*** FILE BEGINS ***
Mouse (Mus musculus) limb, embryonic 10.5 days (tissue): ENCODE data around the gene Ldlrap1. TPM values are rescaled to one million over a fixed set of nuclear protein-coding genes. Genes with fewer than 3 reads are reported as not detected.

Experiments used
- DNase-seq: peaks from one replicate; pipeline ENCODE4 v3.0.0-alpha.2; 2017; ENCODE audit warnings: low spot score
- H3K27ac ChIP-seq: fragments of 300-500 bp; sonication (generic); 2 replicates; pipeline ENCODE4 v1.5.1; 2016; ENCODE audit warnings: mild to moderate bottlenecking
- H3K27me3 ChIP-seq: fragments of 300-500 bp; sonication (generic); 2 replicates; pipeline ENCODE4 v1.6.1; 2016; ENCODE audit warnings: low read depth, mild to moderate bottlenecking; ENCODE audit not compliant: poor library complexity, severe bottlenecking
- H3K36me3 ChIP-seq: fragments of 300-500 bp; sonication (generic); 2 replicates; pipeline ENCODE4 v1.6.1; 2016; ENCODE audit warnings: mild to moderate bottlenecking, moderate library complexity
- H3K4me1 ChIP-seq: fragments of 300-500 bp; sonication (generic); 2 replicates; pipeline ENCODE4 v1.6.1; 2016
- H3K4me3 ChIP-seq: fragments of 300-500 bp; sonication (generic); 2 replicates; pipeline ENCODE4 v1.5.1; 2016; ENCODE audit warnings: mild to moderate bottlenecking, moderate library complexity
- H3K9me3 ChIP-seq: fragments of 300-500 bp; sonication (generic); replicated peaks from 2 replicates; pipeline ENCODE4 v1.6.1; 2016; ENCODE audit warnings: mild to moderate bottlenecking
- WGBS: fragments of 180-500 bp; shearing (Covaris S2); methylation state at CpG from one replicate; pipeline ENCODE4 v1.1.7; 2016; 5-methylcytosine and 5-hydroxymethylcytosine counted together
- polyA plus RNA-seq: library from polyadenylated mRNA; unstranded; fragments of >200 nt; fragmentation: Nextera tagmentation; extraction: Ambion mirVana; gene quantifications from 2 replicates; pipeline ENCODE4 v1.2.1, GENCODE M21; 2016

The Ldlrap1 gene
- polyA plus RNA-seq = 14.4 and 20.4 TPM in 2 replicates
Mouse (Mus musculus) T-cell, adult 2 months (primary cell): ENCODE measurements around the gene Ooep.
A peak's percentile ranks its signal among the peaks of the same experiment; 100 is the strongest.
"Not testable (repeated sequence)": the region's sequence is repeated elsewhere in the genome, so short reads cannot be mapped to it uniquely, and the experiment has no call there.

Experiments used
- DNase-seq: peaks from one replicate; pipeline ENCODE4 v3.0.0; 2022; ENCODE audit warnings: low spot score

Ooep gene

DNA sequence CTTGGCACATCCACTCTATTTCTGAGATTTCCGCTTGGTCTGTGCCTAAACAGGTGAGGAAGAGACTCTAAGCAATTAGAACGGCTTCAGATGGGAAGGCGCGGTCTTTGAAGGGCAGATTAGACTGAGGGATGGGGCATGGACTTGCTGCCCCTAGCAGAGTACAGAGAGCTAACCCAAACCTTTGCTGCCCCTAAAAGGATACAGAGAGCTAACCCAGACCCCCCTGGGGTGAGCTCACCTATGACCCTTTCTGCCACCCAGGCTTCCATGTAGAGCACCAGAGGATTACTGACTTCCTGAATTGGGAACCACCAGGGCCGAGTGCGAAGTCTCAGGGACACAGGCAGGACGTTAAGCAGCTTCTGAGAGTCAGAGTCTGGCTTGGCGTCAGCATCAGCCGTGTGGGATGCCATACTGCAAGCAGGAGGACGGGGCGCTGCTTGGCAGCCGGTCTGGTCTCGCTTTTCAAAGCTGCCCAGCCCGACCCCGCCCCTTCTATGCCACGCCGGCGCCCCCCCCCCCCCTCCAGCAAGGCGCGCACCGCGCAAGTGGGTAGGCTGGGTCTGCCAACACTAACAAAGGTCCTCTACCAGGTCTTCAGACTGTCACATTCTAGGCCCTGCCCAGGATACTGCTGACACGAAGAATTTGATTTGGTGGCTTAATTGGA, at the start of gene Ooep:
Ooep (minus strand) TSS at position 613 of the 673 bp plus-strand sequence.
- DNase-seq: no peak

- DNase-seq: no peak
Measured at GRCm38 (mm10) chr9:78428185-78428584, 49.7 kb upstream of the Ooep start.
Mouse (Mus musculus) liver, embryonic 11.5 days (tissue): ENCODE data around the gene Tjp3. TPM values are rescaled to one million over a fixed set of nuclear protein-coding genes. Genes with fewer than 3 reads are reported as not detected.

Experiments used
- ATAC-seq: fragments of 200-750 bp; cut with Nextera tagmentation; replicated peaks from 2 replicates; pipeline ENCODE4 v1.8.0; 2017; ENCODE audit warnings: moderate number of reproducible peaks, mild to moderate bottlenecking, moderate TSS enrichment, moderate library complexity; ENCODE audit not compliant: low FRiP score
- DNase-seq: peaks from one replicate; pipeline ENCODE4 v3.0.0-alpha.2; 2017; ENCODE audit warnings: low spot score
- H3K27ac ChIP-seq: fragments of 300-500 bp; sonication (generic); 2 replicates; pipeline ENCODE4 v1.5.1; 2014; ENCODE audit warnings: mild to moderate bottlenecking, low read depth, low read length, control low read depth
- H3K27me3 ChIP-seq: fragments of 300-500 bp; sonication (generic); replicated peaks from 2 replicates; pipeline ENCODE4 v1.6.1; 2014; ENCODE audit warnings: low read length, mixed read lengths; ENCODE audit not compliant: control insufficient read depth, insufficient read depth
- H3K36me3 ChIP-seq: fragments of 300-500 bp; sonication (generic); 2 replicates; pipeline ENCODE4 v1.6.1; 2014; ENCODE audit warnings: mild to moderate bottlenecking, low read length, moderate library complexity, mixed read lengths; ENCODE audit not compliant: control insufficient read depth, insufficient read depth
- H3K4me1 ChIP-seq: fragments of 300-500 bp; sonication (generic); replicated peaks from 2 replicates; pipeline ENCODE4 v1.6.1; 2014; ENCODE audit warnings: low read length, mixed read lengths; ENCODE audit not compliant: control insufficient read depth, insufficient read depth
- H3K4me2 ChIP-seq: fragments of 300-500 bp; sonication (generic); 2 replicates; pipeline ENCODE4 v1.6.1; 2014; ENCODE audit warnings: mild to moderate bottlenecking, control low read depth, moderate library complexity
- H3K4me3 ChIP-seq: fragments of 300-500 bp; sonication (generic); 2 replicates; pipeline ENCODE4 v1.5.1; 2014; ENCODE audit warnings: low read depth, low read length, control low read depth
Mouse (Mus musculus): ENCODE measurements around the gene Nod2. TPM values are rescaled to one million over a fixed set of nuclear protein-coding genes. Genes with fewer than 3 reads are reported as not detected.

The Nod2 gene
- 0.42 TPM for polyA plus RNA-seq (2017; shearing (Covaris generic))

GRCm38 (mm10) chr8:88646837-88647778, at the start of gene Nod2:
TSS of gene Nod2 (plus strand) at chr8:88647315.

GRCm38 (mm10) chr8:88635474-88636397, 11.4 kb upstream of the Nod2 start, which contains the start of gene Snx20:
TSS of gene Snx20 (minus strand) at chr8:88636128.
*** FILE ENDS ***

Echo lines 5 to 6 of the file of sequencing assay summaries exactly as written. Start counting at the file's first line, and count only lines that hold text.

- H3K27me3 ChIP-seq: fragments of 300-500 bp; sonication (generic); 2 replicates; pipeline ENCODE4 v1.6.1; 2016; ENCODE audit warnings: low read depth, mild to moderate bottlenecking; ENCODE audit not compliant: poor library complexity, severe bottlenecking
- H3K36me3 ChIP-seq: fragments of 300-500 bp; sonication (generic); 2 replicates; pipeline ENCODE4 v1.6.1; 2016; ENCODE audit warnings: mild to moderate bottlenecking, moderate library complexity